Stealing Heaven (Abelard and Heloise), Pandaemonium, (Wordsworth and Coleridge), Quills (the Marquis de Sade), The Libertine, (John Wilmot, Earl of Rochester, played here by Johnny Depp since age, I take it, demoted John Malkovich to Charles II from his stage turn as Rochester at the Steppenwolf Theater), Henry & June (Henry and June Miller and Anais Nin, with the great Fred Ward as Miller), The Last Station (Tolstoy), Finding Neverland (J.M. Barrie), Mrs. Parker and the Vicious Circle (Dorothy Parker, Robert Benchley, Harold Ross, et al.), My Favorite Year (Sid Caesar and Errol Flynn, sort of), Laughter on the 23rd Floor (Neil Simon, Sid Caesar, Mel Brooks, Carl Reiner, Woody Allen, sort of), Barton Fink (vaguely, Clifford Odets and William Faulkner, whose first screenplay job in real life was to write for movie wrestler Wallace Beery; in the movie his character says:
Mister Fink, they have not invented a genre of picture that Bill Mayhew has not, at one time or other, been invited to essay. Yes, I have taken my stab at the wrasslin' form, as I have stabbed at so many others, and with as little success. I gather that you are a freshman here, eager for an upperclassman's counsel. However, just at the moment, I have drinking to do. Why don't you stop by my bungalow, which is number fifteen, later on this afternoon, and we will discuss wrasslin' scenarios and other things lit'rary).
Some of the ones I’ve missed are here or on this list. I’m considering asking for a paid subscription to Internet Movie Database Pro for my birthday in order to read more about new ones in pre-production, such as the Untitled Ernest Hemingway Project. (James Gandolfini? Really?)
What I enjoy most with my popcorn and Diet Coke, though, after a hard day in Kurosawa’s Dreams, are witty, literary romantic comedies, inheritors of the repartee, characters, and screwball situations of films of the forties. One of my favorites is The Moderns, a love triangle set in expatriate Paris. What a cast: Keith Carradine, Linda Fiorentino, Wallace Shawn, Geraldine Chaplin, Genevieve Bujold, John Lone; Elsa Raven plays an imperious Gertrude Stein holding forth at her salon (“Hemingway! The sun also sets!”) and Kevin J. O’Connor is a hilariously morose, unhistorical Hemingway (“Yeah, right on your big…” he replies).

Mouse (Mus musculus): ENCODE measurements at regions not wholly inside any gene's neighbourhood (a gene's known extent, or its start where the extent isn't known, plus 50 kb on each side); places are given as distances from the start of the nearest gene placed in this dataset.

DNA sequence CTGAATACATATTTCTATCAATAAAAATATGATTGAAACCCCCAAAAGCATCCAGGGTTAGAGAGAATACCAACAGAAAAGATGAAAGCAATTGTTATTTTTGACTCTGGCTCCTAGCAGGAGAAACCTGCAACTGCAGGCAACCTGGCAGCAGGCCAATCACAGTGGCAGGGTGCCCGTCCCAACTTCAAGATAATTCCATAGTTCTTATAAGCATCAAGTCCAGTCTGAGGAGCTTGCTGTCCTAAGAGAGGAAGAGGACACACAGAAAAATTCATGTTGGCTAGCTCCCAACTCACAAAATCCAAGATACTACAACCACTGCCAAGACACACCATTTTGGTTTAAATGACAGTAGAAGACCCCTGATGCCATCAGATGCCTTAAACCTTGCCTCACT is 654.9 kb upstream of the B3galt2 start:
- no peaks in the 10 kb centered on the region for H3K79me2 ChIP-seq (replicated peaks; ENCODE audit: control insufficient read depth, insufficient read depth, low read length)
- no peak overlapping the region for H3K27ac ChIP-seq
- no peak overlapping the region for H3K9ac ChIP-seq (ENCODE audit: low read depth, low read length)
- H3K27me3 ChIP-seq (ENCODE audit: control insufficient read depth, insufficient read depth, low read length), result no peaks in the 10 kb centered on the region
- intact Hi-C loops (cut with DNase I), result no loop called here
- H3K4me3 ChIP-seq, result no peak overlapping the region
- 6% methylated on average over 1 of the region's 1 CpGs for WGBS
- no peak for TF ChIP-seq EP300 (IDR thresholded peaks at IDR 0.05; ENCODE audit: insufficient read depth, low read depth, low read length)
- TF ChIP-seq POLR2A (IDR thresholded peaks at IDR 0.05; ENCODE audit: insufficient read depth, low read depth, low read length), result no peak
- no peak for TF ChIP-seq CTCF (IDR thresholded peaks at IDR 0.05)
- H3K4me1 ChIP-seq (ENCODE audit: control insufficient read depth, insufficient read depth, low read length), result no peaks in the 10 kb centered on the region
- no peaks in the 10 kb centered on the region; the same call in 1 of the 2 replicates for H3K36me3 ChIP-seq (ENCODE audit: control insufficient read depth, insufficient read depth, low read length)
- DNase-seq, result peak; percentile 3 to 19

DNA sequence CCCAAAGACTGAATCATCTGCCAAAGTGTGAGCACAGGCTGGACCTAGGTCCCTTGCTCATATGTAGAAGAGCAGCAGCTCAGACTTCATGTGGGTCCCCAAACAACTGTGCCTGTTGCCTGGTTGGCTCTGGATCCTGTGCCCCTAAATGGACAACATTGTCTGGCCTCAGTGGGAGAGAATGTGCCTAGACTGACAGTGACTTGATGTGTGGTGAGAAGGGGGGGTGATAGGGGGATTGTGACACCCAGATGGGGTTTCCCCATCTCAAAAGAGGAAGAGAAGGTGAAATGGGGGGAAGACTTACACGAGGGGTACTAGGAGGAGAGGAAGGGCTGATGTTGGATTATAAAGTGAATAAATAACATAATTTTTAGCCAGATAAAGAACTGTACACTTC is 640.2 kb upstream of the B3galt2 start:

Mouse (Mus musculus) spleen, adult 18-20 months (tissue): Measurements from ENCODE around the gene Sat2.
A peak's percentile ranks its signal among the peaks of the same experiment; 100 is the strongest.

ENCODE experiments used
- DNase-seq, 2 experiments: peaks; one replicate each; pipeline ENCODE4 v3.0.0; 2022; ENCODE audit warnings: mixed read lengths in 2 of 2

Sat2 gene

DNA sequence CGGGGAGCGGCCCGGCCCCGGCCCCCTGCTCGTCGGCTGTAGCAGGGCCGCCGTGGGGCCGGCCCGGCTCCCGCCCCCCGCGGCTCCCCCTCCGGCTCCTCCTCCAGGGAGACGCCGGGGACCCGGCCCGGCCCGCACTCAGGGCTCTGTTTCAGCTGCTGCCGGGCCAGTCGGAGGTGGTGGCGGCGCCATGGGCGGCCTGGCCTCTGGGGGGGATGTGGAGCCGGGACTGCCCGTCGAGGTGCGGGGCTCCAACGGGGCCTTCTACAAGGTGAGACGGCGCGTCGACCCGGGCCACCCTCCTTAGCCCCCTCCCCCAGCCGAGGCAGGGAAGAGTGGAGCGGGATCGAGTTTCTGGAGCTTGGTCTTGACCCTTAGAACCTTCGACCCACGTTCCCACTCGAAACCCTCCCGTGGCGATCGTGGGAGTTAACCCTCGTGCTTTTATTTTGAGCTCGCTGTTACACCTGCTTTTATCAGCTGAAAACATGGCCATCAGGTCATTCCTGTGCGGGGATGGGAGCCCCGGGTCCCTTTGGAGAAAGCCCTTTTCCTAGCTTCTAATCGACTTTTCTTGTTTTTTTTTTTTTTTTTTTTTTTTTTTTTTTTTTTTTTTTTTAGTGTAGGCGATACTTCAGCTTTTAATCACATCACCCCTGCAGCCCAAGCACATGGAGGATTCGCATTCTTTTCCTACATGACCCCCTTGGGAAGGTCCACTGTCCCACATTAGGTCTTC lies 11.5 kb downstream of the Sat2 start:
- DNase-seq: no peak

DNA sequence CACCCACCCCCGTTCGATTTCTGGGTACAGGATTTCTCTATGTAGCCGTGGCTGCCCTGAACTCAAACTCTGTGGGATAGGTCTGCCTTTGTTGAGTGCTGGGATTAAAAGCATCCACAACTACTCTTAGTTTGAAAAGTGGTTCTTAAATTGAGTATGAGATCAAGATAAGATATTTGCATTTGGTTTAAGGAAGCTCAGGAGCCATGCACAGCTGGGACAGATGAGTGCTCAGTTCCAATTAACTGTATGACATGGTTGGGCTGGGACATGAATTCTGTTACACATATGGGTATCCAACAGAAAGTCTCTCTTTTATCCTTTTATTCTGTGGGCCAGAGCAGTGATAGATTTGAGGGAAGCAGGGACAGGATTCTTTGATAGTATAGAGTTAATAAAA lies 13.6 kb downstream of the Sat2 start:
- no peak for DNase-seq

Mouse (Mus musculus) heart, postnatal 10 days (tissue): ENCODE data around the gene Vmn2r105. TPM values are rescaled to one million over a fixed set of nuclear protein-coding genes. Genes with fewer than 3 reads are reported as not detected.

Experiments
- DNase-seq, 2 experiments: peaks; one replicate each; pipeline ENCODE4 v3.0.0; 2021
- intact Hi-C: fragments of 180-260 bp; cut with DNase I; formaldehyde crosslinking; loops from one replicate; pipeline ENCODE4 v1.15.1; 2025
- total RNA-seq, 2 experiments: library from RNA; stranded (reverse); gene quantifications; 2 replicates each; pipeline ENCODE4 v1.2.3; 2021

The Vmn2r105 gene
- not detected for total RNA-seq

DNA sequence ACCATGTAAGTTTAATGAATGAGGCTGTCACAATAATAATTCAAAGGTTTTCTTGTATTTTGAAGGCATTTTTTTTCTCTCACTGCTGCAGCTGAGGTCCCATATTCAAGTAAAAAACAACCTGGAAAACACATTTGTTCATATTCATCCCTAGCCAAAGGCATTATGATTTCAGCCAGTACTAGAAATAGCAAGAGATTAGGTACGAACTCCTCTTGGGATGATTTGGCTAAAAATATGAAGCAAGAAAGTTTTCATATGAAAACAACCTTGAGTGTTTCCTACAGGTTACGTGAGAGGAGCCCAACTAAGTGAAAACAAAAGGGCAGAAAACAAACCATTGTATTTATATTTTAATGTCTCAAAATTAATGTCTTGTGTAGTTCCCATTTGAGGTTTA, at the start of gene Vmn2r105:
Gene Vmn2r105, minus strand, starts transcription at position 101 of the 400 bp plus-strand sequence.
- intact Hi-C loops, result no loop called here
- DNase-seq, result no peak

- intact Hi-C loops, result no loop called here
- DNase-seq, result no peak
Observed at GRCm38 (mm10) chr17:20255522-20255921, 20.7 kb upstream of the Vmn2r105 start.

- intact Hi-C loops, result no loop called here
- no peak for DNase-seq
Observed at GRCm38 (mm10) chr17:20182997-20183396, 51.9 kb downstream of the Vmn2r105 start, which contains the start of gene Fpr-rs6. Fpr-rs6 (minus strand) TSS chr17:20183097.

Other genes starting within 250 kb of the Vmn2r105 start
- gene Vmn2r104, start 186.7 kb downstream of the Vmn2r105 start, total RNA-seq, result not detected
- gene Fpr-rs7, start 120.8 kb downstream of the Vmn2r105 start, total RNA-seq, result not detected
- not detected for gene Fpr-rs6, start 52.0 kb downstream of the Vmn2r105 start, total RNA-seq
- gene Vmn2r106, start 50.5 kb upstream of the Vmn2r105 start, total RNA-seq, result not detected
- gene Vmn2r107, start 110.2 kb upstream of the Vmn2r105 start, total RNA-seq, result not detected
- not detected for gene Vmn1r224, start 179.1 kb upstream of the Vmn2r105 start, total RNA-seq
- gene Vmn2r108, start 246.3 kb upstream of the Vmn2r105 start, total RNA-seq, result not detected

You’ve all met Tom Stoppard’s Shakespeare in Love. Lord Wessex: “I cannot shed blood in her house, but I will cut your throat anon. Do you have a name?” William Shakespeare: “Christopher Marlowe, at your service.”
Finally, have you seen Impromptu? Another excellent ensemble: Judy Davis as George Sand; Hugh Grant as the sexless object of her desire, Frederic Chopin; Mandy Patinkin as Sand’s former lover, poet Alfred de Musset; Julian Sands as Franz Liszt; Bernadette Peters, Emma Thompson, and many more.
In one stretch of the film, philistine Duchess D’Antan (Emma Thompson) wants badly to host artists and intellectuals in her country manor so she’ll be known for her salon. Her invited guests prove to be trouble at every turn, yet she can’t get rid of them due to days of pouring rain. Near the end of their troubled stay the artists show their gratitude by writing and staging a play for her and her sleepy husband’s enjoyment:
Franz Liszt: [as God] Hurry, Noah, to the Ark, and fill it with two each of the creatures of land, sea, and air.
George Sand: [as Noëtte] Lord, we have no need for animals—art alone will save the world. Let's see, we'll need two of everything: two poets, two painters, two musicians...
Franz Liszt: [as God] Impossible, they will not come. Your conversation is not witty and you have no ideals.
George Sand: [as Noëtte] Ha ha, true, but we shall also give them free food and lodging for forty days and forty nights. Now, we shall also need two playwrights, two composers, two makers of velvet flowers...
I can think of a couple more literary comedies just waiting to be written, they'd be perfect, but I’m not telling. For all I know, Philip Kaufman’s sister is an academic who reads this blog and will want to put me in touch with him so I’ll be on my way to drinking Manhattans poolside at the Four Seasons come Thanksgiving.